Another common myth is that frequent shampooing accelerates hair loss. Just like the hair in your hat, a few stray hairs in the shower drain is totally normal. And rather than harming your hair, regular shampooing can help keep it healthy by reducing surface DHT (dihydrotestosterone—more on that in a moment) and inflammation that do contribute to hair loss. A clean scalp is a happy scalp—and besides, greasy hair isn’t a good look on anyone.
And one myth you’ve almost certainly heard is that stress causes male pattern baldness. Unless you’re so stressed that you’re literally pulling your hair out, this too is false. (And even if you were, that wouldn’t technically be male pattern baldness.) Very high stress levels over a sustained period can contribute to certain types of temporary hair loss such as telogen effluvium. But those are temporary conditions that will typically reverse themselves once the stress has passed. Male pattern baldness, on the other hand, is irreversible (without medical intervention) and is primarily caused by a genetic sensitivity of your hair follicles to DHT
Testosterone and Balding
Perhaps the oldest persistent myth about balding is that bald men have more testosterone. I’ve mentioned dihydrotestosterone (DHT) as a culprit contributing to balding a couple of times now, so you may be wondering whether that means that testosterone is responsible for male pattern baldness. The short answer is no. And between you and me, I think it’s a disinformation campaign cooked up by Big Bald to convince the world that chrome domes are more virile because they have more testosterone. (Wonder whether they’re compensating for something….) In all seriousness, though, DHT, which is a derivative of testosterone, does play a role in hair loss, but there’s no correlation between testosterone levels and baldness. It’s not the amount of DHT in your system that determines whether you’ll lose your locks; it’s how sensitive your follicles are to DHT’s effects. And that, once again, is determined by your genes. So if your hairline’s receding, blame your parents, not testosterone.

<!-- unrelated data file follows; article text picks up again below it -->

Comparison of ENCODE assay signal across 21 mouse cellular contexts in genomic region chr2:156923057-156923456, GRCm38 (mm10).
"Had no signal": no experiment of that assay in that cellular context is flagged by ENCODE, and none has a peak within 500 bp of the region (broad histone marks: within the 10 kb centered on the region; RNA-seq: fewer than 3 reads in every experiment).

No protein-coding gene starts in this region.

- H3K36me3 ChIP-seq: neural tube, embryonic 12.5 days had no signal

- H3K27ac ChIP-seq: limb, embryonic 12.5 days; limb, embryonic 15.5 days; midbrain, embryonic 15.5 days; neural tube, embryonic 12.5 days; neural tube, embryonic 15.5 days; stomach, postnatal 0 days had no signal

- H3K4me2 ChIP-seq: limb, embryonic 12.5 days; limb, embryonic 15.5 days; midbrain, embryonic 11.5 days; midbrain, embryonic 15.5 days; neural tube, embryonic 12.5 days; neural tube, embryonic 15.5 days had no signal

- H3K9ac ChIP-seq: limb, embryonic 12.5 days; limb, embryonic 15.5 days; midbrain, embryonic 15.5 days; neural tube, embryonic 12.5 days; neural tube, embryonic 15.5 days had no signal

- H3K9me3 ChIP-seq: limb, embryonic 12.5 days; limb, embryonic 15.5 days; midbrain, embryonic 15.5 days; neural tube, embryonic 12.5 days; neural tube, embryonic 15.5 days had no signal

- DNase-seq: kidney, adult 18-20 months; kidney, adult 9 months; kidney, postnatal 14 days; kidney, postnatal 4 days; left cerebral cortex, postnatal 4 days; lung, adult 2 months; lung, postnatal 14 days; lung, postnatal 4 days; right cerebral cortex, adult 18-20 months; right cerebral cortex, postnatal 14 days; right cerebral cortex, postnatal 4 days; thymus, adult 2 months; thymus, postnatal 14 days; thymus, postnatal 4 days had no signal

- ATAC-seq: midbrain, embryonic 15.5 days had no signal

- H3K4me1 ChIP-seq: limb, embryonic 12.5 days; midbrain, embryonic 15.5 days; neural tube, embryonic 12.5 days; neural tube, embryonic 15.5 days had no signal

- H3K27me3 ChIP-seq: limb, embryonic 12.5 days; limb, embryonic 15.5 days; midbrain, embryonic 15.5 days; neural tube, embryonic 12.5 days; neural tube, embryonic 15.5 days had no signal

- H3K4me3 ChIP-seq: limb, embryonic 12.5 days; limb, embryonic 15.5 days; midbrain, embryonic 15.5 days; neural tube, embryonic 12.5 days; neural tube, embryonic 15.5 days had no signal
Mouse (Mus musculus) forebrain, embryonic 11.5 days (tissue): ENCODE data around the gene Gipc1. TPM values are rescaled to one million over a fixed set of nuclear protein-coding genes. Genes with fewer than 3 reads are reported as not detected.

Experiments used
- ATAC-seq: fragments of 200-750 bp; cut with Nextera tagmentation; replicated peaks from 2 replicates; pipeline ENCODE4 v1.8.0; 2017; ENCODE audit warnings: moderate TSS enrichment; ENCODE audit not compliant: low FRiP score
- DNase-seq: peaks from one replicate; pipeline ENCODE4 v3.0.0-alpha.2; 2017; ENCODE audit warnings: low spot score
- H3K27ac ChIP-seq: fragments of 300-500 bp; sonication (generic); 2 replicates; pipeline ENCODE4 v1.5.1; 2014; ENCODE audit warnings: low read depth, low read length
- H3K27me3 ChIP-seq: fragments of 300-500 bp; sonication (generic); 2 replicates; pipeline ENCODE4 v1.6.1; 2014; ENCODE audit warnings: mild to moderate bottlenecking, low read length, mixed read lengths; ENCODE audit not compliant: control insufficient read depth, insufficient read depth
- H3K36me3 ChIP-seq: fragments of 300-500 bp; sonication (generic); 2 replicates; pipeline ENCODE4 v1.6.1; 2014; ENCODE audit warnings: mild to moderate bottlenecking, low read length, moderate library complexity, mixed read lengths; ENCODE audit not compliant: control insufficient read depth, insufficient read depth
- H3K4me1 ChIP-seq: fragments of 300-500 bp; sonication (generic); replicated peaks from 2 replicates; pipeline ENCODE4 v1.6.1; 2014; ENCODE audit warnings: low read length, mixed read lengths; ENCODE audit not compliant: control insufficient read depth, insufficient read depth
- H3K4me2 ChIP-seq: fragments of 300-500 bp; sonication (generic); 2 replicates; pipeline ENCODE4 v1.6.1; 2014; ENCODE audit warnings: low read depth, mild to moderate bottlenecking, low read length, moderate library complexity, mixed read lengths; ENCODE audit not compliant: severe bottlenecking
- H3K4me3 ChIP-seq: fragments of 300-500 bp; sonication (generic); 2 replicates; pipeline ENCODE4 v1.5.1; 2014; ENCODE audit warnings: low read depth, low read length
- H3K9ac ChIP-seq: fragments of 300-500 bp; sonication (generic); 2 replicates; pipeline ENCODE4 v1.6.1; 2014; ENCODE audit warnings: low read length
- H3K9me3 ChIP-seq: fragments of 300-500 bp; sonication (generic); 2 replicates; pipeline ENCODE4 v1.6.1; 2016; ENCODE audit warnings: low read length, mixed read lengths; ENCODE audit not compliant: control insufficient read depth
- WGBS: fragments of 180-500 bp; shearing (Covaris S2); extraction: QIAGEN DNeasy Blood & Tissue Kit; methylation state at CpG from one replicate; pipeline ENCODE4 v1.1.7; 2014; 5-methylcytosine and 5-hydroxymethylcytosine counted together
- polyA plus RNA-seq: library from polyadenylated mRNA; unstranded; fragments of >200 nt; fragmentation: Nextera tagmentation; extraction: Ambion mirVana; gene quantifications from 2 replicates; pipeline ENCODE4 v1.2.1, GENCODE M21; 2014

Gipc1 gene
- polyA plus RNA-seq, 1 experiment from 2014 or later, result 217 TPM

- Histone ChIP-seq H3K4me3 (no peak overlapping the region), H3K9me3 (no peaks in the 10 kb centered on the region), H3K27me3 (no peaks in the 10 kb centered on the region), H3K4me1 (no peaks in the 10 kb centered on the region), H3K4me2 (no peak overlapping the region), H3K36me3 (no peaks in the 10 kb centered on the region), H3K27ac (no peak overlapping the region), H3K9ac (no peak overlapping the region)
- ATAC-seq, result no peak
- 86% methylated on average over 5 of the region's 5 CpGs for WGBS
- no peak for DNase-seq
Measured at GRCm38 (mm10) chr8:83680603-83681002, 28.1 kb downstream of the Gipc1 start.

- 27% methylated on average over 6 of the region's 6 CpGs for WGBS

We’ve saved the best for last. Many people believe that there’s no solution for male pattern baldness, that it’s just another unavoidable fact of aging we have to accept. Good news: this is another myth! “Wait a minute,” I hear you saying, “just two paragraphs ago, you said that male pattern baldness is irreversible.” Well, yes, I did, and yes, it is—without medical intervention. Treatments like finasteride and minoxidil have been scientifically proved to slow hair loss and even regrow hair. I’ve been taking finasteride myself for just over six months, and I’m already noticing a real difference.
Last time I got my hair cut, my barber commented on how much fuller it looked. And in the mirror, I can see my hairline starting to… unrecede? derecede? It’s filling in up there, anyway. And finasteride’s mostly targeted just at keeping the hair you have. I’d probably be seeing even more dramatic results if I were using minoxidil, which helps to regrow hair. And there are even new treatments, like platelet-rich plasma therapy, that have been recently approved or are in clinical trials. So if you’re worried about going bald, there’s no reason to despair. Just talk to your primary-care provider about treatments that can slow, stop, or even reverse male pattern baldness.